Cerumen buildup is one reason why many elderly people are unable to hear well. Whether you’re having trouble hearing or think you have earwax buildup, see a healthcare professional, who may use microsuction to clean your ear canals using gentle suction and instruments, or other appropriate removal methods.
If the volume of cerumen is high, high-pressure ear canal irrigation with a syringe may be necessary, but only by a professional because improper methods and pressure could damage your ear drum.
However, don’t use irrigation to clean your ears if you’re diabetic or have a broken ear drum.
Again, that’s where the most important “don’t” comes in: Don’t use any kind of sharp instrument like a knitting needle, bobby pin or pencil to clean your ears. (Yes, all of these are tools that have been used for this purpose.)
Another “don’t” recommendation is to avoid overcleaning your ears because it might make an impaction problem worse. The drive to have clean ears is cultural, Schwartz explains, but it’s best to simply wipe away excess wax when it makes itself evident on the outside of the ear.
As for some of the “Dos,” one is to talk to your doctor about how to treat earwax impaction yourself in the privacy of your own home. That said, some ear conditions (which you may not even realize you have) may make some self-cleaning options unsafe.
And About Those Ear Candles and Jet Irrigators — No, Just No
The concept of ear candles may have emerged as far back as 2500 B.C, according to the Colon Therapists Network:
“Ancient cultures, including the Egyptians, made reference to its use. Parchment scrolls discovered in the Orient also have described the procedure for ear candling, also known as ear coning.”8
Audiology.org describes these earwax removal devices and how they’re purportedly used:
“Hollow tapered cones made of cloth and soaked in beeswax or paraffin; the narrow funnel is placed into the ear and the opposite side of the cone is ignited … Proponents of ear candling claim oxygen is drawn from the flame, thus producing a vacuum that literally pulls residue out of the ear.”9
One study10 said that in a limited clinical trial involving eight ears, no cerumen removal from the external auditory canal was evident, and that 122 otolaryngologists counted 21 ear injuries from ear candle use.
Candle wax was often deposited during the process, and in conclusion, “ear candles have no benefit … and may result in serious injury.”
Ash residue is another substance ear doctors have found in peoples’ ears after using ear candles, and accidents (which you’ll have sometimes when you’re playing with fire) are credited with more than a few injuries.
When Too Much Earwax Is Just Too Much
“It’s not a bad thing to have wax in your ears. Everybody does and should,” Schwartz said. “It’s more of an issue when it becomes too much.”
There’s also the fact that some people experience drainage, pain, hearing loss and even bleeding from their ears. In any of those cases, it’s a problem that must be addressed by a medical professional, so it’s a definite “do” to see your doctor.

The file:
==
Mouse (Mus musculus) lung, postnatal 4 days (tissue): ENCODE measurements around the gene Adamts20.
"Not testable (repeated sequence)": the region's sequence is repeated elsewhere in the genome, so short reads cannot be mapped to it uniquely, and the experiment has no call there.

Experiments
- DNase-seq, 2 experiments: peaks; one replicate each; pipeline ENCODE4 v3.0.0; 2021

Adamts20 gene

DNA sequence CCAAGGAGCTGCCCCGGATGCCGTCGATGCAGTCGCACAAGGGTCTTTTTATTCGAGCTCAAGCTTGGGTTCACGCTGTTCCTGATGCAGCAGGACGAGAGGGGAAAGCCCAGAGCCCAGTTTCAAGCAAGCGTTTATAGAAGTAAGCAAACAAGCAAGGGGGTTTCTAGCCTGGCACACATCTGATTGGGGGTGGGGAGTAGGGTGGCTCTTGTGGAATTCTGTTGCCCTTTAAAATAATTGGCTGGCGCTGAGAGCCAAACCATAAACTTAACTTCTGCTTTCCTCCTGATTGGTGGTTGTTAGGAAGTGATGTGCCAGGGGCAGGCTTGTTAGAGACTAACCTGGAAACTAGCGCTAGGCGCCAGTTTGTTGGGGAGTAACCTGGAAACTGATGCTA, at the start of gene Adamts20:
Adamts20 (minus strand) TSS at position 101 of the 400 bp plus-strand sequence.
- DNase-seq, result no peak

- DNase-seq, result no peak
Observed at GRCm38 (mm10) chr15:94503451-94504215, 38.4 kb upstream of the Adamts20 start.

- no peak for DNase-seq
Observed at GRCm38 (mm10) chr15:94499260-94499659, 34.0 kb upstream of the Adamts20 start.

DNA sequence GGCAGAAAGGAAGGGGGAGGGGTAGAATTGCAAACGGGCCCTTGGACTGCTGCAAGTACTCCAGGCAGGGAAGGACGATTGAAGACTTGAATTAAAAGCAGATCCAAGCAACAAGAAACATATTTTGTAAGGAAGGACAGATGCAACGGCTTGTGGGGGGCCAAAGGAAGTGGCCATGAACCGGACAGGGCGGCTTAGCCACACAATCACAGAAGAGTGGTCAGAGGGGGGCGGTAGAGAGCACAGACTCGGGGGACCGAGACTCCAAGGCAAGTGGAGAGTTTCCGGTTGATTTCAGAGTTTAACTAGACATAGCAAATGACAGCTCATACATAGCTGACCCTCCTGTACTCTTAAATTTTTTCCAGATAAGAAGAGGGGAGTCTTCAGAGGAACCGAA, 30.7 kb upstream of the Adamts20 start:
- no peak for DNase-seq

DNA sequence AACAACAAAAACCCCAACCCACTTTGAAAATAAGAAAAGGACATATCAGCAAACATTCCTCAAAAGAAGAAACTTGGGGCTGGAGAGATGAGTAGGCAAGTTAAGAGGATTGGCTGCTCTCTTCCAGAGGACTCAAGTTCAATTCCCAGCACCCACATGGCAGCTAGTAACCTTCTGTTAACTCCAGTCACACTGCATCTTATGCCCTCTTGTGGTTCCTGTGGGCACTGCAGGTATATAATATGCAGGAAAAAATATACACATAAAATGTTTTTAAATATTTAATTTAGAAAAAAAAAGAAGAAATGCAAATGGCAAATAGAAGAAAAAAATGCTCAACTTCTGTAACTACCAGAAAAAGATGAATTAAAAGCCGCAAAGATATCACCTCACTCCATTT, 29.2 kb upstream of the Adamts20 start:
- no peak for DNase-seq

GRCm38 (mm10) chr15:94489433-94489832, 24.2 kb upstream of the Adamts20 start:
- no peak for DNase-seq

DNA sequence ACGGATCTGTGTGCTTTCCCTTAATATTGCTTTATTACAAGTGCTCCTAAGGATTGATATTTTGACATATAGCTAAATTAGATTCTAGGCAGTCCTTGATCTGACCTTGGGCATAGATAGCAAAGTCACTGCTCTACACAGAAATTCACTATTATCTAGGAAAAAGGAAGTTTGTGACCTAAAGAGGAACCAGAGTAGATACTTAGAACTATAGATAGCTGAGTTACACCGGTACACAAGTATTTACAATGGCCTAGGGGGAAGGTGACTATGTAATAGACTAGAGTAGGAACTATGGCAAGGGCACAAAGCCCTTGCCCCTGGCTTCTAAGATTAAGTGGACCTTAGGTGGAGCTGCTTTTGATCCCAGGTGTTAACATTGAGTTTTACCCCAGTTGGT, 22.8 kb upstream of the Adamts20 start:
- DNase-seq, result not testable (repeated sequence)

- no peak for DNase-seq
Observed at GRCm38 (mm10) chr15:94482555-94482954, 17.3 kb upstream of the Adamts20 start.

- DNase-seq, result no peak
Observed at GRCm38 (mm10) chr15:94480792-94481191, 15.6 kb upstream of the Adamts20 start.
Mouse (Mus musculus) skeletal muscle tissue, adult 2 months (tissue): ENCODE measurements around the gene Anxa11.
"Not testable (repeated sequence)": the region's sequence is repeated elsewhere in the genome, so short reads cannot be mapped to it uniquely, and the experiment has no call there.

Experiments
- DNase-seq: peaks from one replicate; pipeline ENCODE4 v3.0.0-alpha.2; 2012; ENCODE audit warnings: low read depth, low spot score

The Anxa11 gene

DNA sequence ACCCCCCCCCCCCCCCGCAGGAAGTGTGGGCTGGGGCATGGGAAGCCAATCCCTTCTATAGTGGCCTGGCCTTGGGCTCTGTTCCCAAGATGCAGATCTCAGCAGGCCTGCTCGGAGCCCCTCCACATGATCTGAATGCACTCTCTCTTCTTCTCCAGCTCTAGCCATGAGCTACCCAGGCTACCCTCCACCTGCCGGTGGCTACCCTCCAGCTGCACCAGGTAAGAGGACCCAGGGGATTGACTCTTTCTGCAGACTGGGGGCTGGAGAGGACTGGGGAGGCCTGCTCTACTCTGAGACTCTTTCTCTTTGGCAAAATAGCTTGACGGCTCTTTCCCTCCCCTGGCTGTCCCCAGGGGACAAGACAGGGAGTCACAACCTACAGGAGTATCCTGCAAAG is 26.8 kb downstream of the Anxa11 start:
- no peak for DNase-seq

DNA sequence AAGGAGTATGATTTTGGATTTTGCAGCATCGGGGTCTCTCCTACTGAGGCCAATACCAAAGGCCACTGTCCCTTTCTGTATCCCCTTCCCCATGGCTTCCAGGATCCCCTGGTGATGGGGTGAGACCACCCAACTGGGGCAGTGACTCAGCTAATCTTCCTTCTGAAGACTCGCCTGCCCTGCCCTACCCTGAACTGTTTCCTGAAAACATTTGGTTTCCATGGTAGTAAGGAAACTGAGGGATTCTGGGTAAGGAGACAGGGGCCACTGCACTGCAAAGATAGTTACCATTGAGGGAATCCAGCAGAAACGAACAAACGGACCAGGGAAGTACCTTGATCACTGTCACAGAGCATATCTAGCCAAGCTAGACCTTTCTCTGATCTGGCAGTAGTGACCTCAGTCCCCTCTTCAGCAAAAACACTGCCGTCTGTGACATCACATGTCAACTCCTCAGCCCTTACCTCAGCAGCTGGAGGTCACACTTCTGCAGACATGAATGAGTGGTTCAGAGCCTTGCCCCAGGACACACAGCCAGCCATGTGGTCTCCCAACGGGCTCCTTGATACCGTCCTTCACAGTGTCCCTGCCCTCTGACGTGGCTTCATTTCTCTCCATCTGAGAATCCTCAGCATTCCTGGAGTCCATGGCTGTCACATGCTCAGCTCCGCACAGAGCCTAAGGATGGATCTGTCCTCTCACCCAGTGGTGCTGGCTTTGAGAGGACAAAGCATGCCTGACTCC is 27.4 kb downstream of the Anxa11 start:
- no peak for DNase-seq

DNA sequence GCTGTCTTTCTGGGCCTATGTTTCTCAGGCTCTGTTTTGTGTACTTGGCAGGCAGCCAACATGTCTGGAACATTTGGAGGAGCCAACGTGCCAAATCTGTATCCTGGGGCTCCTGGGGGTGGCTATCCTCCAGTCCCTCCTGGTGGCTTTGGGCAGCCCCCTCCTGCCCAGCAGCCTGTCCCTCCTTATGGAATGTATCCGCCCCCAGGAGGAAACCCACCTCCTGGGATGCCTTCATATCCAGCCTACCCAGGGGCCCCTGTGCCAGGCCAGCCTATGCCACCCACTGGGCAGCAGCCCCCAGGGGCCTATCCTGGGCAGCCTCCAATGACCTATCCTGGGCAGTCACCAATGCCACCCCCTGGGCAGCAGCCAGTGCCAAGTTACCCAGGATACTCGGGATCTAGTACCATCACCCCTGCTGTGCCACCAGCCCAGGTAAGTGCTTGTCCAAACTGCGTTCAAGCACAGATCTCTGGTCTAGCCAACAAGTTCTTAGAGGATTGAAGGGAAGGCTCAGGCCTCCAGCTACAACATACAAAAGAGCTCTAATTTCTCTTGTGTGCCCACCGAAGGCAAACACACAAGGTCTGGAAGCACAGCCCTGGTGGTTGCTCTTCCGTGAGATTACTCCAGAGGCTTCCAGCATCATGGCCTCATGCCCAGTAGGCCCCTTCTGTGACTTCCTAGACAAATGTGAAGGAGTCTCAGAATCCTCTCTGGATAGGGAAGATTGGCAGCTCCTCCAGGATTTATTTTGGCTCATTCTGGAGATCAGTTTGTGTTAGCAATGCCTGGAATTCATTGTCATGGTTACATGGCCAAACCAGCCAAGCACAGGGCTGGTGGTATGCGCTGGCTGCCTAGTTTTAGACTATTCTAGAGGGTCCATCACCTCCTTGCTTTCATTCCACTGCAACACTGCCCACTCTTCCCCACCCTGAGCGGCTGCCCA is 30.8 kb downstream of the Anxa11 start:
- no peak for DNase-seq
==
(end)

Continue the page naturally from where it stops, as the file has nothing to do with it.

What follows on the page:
The simplest and safest way to remove earwax at home is to lie on your side with a towel under your head and put a few drops of olive oil, coconut oil or water in your ear to soften the earwax.
Then, pour a capful of 3 percent hydrogen peroxide in your ear to flush the wax out. Pure, clean water or a sterile saline solution works just as well as oil or over-the-counter eardrops.
Using hydrogen peroxide may also help improve respiratory infections, like colds and flu. You may hear a bubbling noise or feel a slight stinging sensation; both are perfectly normal. When those subside, repeat with the other ear.
Insufficient amounts of omega-3 fats in your system may be making your earwax buildup worse. The best way to remedy this is to eat omega-3-rich foods like wild-caught Alaskan salmon and sardines or take a high-quality, animal-based omega-3 supplement. When your buildup or impaction has dissipated, make sure you’re getting sufficient amounts of omega-3 to prevent a recurrence.
Hearing loss is not always an indication that someone has wax built up in their ears. In fact, the older a person is, the more opportunities they’ve had in their life to experience loud noises that could precipitate partial hearing loss. It’s one of the most common causes. The NIDCD says:
“Sounds can be harmful when they are too loud, even for a brief time, or when they are both loud and long-lasting. These sounds can damage sensitive structures in the inner ear and cause noise-induced hearing loss (NIHL).”11
Sources and References
- 1, 7 Otolaryngology-Head and Neck Surgery January 3, 2017
- 2, 3, 6 CNN January 5, 2017
- 4 AAO-HNS 2017
- 5 J Otolaryngol. 1991 June;20(3):212-5
- 8 Colon Health January 11, 2017
- 9 Audiology June 22, 2010
- 10 Laryngoscope. 1996 October; 106(10):1226-9
- 11 NIDCD May 15, 2015